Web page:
More than 150 columns later – and counting – and the invigorating content on Disney In Depth continues. Writing a column practically every week here for Geeks of Doom has always been a privilege and a wonderful platform to share Disney features, news, videos, and commentary with all of you.
I thought now would be a perfect time to revisit some favorite Disney In Depth columns of the past. Stroll down memory lane with me as we recall some of the fantastic Disney experiences we have shared together, or perhaps check out a column you may have missed along the adventure.
Disney’s most polarizing film among audiences and critics in recent years may have been John Carter, an action-adventure flick of yesteryear that unfortunately failed to receive the praise it deserved. But the studio’s 2013 take on The Lone Ranger crashed even more spectacularly than the train in the climactic finale. I was not about to let Lone Ranger see an early demise. I aimed to encourage audiences to not dismiss Johnny Depp‘s Western, even if its early box office earnings suggested a financial failure. My video review shows how earnestly I approved the film. Revisiting Ranger again recently, I still question why viewers did not rush to see this spectacle on the big screen.
After the Aurora, Colorado movie theater massacre in July 2012, I felt compelled to write about the incident, but from the perspective of how terrifying it is when an escapist environment, such as the cinema, becomes a disastrous scene. Making parallels to how the Disney theme park settings and films offer a passage into fantasy when real-life tragedies directly hit our lives, I argued the necessity of these escapes when madness strikes. I wrote this column only weeks after starting Disney In Depth and it remains one of my proudest pieces.
A milestone occasion during my time for Geeks of Doom was hitting the 50 article mark with Disney In Depth. Much like any anniversary in the Disney universe, complete with fireworks and parades, I hoped this special column would serve as a “parade of fandom.” I revealed many characteristics that define a Disney geek or fanatic, nearly all of them applying to me. There are certain qualities we entertainment enthusiasts all share, and once you narrow it down to a specific niche, such as Disney, the eccentricities, habits and passions become even more hilarious.
Sailing on the Disney Fantasy for the first time, nearly a year after the newest ship in the Disney Cruise Line fleet set off on magical voyages, will always stick with me as one of my best Disney memories. Cataloging those adventures and fun finds aboard the ship – and even on Disney’s Castaway Cay – allowed for developing a Disney In Depth video where I could showcase the fun, “geeky” things to do on Disney Cruise Line. From the Muppets-themed Midship Detective Agency game to the buffet styled to Finding Nemo, Disney Cruise Line offers diversions and treasures for any Disney geek.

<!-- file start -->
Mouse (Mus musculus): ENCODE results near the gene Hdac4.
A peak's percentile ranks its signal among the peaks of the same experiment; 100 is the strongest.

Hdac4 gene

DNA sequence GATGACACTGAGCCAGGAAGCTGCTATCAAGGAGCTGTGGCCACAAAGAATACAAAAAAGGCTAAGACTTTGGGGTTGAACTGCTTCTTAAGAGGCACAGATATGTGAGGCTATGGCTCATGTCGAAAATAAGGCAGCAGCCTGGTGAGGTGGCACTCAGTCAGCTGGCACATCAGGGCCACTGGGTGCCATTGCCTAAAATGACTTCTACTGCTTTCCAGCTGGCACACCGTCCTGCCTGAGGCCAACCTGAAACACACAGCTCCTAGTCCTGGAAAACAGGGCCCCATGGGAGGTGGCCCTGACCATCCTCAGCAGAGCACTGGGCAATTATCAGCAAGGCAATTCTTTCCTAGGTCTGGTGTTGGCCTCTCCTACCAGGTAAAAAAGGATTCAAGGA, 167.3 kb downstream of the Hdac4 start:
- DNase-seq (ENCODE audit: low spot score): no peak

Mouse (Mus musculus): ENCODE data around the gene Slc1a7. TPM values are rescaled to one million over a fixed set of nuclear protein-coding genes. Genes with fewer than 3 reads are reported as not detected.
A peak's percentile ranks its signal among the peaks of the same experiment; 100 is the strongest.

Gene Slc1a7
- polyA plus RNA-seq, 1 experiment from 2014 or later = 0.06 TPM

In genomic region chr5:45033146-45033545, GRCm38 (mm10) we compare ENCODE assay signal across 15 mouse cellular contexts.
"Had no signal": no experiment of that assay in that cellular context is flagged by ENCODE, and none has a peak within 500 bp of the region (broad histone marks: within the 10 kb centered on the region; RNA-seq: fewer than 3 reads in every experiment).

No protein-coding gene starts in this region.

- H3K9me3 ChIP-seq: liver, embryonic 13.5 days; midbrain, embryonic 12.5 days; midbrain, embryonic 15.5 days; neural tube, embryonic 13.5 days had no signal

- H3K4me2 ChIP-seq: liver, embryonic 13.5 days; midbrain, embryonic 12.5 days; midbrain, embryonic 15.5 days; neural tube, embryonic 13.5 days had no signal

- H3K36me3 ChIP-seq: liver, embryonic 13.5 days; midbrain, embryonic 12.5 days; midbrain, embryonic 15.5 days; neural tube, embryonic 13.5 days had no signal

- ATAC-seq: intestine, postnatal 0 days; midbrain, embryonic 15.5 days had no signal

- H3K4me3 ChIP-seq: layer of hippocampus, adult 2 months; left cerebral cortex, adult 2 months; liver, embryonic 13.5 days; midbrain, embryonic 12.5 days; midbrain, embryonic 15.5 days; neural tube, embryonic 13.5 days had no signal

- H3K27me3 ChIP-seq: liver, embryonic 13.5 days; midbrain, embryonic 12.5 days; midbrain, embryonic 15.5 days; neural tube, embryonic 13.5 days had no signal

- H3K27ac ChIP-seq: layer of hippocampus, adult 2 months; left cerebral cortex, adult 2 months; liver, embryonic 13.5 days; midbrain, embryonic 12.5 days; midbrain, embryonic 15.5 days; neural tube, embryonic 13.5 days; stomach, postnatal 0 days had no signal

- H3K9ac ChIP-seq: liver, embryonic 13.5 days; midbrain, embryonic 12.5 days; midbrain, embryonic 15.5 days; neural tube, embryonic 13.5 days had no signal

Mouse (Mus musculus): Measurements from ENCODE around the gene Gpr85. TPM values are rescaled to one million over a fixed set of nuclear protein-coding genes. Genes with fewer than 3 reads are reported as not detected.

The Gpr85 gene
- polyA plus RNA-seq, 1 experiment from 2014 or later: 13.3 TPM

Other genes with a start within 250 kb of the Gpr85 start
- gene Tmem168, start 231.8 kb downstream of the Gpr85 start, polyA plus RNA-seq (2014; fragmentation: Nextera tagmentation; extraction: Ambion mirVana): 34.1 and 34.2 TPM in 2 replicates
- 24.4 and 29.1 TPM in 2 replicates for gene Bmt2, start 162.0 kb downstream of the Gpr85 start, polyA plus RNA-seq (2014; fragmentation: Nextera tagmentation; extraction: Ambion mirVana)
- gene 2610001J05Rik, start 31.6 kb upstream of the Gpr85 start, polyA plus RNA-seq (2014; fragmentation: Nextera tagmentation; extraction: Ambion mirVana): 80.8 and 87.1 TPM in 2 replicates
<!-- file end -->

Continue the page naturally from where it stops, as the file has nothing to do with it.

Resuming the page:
Just days before the D23 Expo in 2013, I had the extraordinary privilege of participating on a conference call interview with Disney Legends Alan Menken and Richard M. Sherman. The two Academy Award-winning musicians, responsible for developing the tunes to Beauty and the Beast and Mary Poppins, respectively, performed during a once-in-a-lifetime concert at the event. These men have represented two of my musical inspirations ever since I was a child, as I would repeatedly sing to “Be Our Guest” and “Chim Chim Cher-ee” on VHS. I was thrilled to “ask ’em my questions and get some answers,” as Ariel would say. Additionally, sharing the conversation with you all, the Disney In Depth readers, provided me with great joy.
How 13 years flies. Disneyland’s neighbor seemed to be doomed from the beginning. A muddled assortment of ideas for a theme park translated into the place few wanted to visit as regularly as Walt Disney’s original destination. Disney California Adventure has seen its changes since 2007, when the park started to gradually integrate more attractions with characters and character into an environment occasionally devoid of themed storytelling. This edition of Disney In Depth chronicled some of the park’s best attributes. I felt as if I was reliving my childhood in discovering old photographs from the first time I visited the park, only a few weeks after its opening. No longer is DCA the doomed park. Now we can all call it a “miracle park.”
This is Brett Nachman, signing off. Follow me on Twitter for alerts of new editions of Disney In Depth, Thursdays on Geeks of Doom.